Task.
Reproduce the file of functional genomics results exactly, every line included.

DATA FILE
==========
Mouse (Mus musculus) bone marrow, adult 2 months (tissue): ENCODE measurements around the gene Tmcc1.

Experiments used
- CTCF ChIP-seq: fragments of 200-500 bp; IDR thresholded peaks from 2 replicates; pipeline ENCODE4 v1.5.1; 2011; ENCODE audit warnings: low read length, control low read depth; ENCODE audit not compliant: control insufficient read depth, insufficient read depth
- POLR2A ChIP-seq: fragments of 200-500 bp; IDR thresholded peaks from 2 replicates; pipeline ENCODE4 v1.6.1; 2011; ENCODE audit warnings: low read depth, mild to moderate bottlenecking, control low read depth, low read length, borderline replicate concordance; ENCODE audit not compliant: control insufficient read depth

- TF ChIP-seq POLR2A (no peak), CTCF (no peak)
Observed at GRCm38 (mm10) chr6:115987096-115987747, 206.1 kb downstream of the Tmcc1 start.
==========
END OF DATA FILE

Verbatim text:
Mouse (Mus musculus) bone marrow, adult 2 months (tissue): ENCODE measurements around the gene Tmcc1.

Experiments used
- CTCF ChIP-seq: fragments of 200-500 bp; IDR thresholded peaks from 2 replicates; pipeline ENCODE4 v1.5.1; 2011; ENCODE audit warnings: low read length, control low read depth; ENCODE audit not compliant: control insufficient read depth, insufficient read depth
- POLR2A ChIP-seq: fragments of 200-500 bp; IDR thresholded peaks from 2 replicates; pipeline ENCODE4 v1.6.1; 2011; ENCODE audit warnings: low read depth, mild to moderate bottlenecking, control low read depth, low read length, borderline replicate concordance; ENCODE audit not compliant: control insufficient read depth

- TF ChIP-seq POLR2A (no peak), CTCF (no peak)
Observed at GRCm38 (mm10) chr6:115987096-115987747, 206.1 kb downstream of the Tmcc1 start.